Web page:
The Secretary shall, at least once every 3 years, invite the Governor of each State to review and, if necessary, revise the energy conservation plan of such State submitted under subsection (b) or (e). Such reviews should consider the energy conservation plans of other States within the region, and identify opportunities and actions carried out in pursuit of common energy conservation goals.

.

(b)

State energy efficiency goals

Section 364 of the Energy Policy and Conservation Act (42 U.S.C. 6324) is amended to read as follows:

364.

State energy efficiency goals

Each State energy conservation plan with respect to which assistance is made available under this part on or after the date of enactment of the Energy Policy Act of 2003 shall contain a goal, consisting of an improvement of 25 percent or more in the efficiency of use of energy in the State concerned in calendar year 2010 as compared to calendar year 1990, and may contain interim goals.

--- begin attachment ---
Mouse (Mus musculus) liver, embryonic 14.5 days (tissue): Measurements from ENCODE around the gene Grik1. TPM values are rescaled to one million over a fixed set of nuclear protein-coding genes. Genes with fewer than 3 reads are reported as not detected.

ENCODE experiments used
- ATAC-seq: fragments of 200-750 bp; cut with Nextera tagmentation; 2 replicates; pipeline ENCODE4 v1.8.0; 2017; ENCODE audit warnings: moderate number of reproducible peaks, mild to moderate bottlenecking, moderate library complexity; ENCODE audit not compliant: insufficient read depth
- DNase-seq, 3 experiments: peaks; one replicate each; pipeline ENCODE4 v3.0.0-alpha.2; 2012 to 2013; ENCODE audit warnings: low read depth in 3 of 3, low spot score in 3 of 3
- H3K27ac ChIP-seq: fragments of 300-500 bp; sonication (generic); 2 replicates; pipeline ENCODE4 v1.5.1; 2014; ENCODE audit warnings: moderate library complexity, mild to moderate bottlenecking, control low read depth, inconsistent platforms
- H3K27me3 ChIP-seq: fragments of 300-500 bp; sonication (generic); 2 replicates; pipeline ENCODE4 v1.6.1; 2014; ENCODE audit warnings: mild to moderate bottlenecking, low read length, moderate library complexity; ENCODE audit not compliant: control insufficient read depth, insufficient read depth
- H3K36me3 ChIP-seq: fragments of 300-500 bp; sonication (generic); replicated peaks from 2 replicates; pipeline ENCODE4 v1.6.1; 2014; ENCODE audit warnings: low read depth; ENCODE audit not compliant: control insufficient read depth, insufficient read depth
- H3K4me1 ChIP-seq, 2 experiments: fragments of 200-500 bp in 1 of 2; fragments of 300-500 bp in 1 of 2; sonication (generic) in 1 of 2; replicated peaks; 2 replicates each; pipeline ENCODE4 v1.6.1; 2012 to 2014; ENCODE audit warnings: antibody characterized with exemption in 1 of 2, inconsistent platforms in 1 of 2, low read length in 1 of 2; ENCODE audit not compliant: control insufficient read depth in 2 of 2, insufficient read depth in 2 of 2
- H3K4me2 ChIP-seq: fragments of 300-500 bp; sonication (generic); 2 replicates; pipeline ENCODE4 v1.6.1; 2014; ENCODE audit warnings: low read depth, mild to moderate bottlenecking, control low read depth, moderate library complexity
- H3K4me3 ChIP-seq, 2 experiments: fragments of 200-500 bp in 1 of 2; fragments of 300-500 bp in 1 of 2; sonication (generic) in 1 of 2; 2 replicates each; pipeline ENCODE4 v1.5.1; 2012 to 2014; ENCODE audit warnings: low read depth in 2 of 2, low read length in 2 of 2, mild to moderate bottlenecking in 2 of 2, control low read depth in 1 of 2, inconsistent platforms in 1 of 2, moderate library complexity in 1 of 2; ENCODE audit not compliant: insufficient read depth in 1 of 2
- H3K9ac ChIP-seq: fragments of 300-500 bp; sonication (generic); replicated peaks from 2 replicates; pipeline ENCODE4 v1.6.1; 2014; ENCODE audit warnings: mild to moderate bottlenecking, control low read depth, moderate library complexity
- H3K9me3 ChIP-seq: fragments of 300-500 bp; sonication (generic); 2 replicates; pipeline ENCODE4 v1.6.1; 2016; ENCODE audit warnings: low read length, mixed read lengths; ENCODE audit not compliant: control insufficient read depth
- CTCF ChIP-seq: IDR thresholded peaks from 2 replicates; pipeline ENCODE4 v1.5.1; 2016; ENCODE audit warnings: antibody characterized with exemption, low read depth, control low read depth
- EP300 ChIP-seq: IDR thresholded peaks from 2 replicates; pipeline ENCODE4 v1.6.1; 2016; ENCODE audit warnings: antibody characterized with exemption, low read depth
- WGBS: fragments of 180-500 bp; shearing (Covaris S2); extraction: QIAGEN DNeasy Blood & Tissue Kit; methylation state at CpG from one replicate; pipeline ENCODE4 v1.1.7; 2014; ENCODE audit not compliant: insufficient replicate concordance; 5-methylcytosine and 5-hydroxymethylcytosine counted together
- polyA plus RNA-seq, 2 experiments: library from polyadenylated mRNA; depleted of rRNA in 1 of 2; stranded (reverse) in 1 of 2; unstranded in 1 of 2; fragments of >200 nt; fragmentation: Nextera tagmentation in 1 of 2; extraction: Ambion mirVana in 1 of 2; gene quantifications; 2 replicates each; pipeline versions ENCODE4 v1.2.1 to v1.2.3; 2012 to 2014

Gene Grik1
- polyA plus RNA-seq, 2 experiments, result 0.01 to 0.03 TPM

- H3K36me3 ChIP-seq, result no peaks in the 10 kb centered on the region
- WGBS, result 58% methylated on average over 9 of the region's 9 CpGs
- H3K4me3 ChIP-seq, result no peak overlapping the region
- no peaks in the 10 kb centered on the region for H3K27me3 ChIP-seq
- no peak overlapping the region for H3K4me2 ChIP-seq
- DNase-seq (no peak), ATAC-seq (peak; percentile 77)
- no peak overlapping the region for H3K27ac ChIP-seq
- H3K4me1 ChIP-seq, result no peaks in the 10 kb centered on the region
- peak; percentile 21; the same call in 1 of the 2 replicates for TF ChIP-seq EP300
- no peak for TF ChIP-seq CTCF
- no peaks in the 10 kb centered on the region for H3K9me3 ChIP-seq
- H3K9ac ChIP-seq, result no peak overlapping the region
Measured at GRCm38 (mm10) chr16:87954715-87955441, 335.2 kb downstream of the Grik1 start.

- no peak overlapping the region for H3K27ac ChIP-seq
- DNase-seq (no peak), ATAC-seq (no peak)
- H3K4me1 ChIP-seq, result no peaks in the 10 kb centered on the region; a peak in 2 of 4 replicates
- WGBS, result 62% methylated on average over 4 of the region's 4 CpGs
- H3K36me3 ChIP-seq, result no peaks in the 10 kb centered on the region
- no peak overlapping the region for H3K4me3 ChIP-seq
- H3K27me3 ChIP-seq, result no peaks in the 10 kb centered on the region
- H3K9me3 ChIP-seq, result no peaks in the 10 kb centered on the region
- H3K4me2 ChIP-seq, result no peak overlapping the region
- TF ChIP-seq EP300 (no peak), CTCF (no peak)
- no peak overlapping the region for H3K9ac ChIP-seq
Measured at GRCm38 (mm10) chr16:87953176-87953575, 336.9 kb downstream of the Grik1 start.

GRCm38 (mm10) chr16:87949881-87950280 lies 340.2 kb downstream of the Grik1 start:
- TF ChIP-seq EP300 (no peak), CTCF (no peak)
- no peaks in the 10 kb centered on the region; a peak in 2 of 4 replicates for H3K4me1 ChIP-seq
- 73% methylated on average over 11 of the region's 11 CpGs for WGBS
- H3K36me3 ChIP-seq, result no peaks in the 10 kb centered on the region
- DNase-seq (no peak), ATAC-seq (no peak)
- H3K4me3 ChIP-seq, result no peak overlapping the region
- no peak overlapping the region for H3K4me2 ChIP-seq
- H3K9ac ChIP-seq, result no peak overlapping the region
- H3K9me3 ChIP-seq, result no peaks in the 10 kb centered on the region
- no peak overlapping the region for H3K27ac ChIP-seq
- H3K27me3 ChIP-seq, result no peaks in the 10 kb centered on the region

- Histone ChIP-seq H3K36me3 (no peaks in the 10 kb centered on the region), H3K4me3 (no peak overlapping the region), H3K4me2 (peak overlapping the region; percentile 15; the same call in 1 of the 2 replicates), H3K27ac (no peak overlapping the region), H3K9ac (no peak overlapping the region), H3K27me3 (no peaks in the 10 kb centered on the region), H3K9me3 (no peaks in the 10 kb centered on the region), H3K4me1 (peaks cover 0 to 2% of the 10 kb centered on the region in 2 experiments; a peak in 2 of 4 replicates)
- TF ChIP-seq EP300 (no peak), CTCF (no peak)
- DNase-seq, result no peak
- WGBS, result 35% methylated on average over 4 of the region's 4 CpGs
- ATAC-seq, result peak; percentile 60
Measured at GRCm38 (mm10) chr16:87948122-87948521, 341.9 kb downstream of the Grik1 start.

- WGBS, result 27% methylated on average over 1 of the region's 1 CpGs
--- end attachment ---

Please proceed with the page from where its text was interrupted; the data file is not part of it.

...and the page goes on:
.

(c)

Authorization of appropriations

Section 365(f) of the Energy Policy and Conservation Act (42 U.S.C. 6325(f)) is amended by striking for fiscal years 1999 through 2003 such sums as may be necessary and inserting $100,000,000 for each of the fiscal years 2004 and 2005 and $125,000,000 for fiscal year 2006.

124.

Energy efficient appliance rebate programs

(a)

Definitions

In this section:

(1)

Eligible State

The term eligible State means a State that meets the requirements of subsection (b).

(2)

Energy Star Program

The term Energy Star program means the program established by section 324A of the Energy Policy and Conservation Act.

(3)

Residential Energy Star product

The term residential Energy Star product means a product for a residence that is rated for energy efficiency under the Energy Star program.